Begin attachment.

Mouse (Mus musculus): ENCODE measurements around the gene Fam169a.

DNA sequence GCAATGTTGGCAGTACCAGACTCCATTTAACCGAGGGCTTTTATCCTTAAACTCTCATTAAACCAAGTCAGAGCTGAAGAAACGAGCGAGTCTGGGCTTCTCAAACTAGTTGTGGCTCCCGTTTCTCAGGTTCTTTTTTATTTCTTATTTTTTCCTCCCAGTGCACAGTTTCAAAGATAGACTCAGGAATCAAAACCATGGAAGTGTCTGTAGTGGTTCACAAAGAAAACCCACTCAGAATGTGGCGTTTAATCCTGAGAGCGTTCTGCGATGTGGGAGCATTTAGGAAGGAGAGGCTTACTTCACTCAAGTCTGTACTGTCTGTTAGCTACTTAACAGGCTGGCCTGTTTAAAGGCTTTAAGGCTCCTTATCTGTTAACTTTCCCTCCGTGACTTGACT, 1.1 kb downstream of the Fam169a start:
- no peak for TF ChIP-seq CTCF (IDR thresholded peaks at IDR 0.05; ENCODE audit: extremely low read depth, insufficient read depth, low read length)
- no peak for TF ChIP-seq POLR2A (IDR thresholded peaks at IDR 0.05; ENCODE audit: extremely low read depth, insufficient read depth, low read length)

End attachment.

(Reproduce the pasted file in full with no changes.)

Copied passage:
Mouse (Mus musculus): ENCODE measurements around the gene Fam169a.

DNA sequence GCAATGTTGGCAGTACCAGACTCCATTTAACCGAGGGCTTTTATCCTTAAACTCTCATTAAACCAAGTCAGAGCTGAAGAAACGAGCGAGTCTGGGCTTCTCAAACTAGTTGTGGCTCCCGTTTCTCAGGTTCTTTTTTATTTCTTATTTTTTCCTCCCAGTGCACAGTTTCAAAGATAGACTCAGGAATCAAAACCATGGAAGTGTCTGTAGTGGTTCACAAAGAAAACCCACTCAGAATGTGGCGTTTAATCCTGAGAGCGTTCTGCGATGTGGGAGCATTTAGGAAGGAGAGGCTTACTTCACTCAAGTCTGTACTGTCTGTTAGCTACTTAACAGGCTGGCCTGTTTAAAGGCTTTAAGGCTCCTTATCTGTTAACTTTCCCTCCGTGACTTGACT, 1.1 kb downstream of the Fam169a start:
- no peak for TF ChIP-seq CTCF (IDR thresholded peaks at IDR 0.05; ENCODE audit: extremely low read depth, insufficient read depth, low read length)
- no peak for TF ChIP-seq POLR2A (IDR thresholded peaks at IDR 0.05; ENCODE audit: extremely low read depth, insufficient read depth, low read length)